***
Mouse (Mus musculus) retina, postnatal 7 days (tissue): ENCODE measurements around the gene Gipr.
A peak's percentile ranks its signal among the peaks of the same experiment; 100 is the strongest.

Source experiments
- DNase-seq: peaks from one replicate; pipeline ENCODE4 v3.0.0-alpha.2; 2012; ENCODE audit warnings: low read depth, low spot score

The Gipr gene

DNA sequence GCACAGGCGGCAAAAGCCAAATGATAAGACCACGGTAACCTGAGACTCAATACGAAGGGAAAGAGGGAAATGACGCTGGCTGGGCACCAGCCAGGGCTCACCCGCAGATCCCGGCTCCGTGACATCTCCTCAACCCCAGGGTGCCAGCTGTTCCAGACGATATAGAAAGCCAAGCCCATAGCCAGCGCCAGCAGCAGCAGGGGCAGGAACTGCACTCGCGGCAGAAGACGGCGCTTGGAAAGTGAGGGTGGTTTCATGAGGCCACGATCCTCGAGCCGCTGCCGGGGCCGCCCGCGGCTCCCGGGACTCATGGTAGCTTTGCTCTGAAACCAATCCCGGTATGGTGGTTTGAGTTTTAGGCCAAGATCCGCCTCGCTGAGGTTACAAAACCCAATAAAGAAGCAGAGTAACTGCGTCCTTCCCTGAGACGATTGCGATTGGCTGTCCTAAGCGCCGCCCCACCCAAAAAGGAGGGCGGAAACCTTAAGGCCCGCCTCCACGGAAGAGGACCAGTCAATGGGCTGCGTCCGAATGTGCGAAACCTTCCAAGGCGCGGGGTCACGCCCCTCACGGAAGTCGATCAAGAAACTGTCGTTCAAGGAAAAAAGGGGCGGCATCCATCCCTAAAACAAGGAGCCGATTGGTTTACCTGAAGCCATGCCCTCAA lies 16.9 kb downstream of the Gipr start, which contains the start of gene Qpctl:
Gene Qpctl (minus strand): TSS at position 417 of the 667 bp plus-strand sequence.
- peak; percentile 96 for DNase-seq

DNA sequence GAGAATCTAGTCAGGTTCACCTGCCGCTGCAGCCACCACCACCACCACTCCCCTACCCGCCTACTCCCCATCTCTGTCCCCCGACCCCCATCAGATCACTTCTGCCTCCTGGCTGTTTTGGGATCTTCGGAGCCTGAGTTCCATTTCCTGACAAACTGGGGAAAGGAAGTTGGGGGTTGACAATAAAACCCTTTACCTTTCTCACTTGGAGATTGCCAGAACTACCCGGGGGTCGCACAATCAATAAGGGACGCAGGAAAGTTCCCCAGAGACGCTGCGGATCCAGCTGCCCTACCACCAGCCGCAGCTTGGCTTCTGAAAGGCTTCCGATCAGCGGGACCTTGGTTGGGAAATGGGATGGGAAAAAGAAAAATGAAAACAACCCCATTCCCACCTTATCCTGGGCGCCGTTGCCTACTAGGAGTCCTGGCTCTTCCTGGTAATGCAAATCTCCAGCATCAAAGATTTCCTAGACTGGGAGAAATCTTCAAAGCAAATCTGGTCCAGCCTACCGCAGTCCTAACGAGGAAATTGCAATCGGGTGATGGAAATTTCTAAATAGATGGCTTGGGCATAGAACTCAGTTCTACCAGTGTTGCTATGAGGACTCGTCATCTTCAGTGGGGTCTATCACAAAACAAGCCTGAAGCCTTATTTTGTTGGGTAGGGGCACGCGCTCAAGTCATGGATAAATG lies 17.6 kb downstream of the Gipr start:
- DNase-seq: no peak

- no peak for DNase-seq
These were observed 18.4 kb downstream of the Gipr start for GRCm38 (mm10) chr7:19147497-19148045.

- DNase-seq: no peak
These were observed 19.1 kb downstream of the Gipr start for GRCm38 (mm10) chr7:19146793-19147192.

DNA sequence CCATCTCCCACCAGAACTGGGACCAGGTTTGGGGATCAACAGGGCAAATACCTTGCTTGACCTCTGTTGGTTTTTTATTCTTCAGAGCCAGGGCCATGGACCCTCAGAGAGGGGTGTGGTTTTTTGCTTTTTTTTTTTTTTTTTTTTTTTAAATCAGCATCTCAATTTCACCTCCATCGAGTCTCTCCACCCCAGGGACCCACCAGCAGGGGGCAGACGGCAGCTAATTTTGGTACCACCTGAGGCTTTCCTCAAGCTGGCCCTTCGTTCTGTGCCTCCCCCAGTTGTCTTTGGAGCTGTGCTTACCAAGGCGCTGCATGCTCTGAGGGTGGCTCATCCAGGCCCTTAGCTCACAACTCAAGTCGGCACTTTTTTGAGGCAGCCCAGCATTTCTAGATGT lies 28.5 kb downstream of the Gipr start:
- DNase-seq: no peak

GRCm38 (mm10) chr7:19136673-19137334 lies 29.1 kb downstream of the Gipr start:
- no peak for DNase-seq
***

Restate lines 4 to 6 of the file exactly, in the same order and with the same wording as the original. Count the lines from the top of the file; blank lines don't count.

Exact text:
- DNase-seq: peaks from one replicate; pipeline ENCODE4 v3.0.0-alpha.2; 2012; ENCODE audit warnings: low read depth, low spot score

The Gipr gene

DNA sequence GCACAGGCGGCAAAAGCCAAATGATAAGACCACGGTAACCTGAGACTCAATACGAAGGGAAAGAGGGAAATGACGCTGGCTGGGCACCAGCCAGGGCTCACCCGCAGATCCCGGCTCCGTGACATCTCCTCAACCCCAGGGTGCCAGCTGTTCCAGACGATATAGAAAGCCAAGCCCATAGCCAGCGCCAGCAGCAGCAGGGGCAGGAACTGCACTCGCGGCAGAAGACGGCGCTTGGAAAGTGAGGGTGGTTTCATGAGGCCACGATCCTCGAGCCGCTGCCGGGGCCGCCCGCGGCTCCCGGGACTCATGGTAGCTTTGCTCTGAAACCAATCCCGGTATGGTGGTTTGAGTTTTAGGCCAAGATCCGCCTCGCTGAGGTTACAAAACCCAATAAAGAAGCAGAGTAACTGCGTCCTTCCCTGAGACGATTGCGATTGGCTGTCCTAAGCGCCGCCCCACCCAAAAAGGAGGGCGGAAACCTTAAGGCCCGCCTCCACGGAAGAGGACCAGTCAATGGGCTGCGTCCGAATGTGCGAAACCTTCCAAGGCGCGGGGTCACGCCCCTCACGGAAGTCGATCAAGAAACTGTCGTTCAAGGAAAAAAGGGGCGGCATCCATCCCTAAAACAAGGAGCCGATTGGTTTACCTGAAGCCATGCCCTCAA lies 16.9 kb downstream of the Gipr start, which contains the start of gene Qpctl: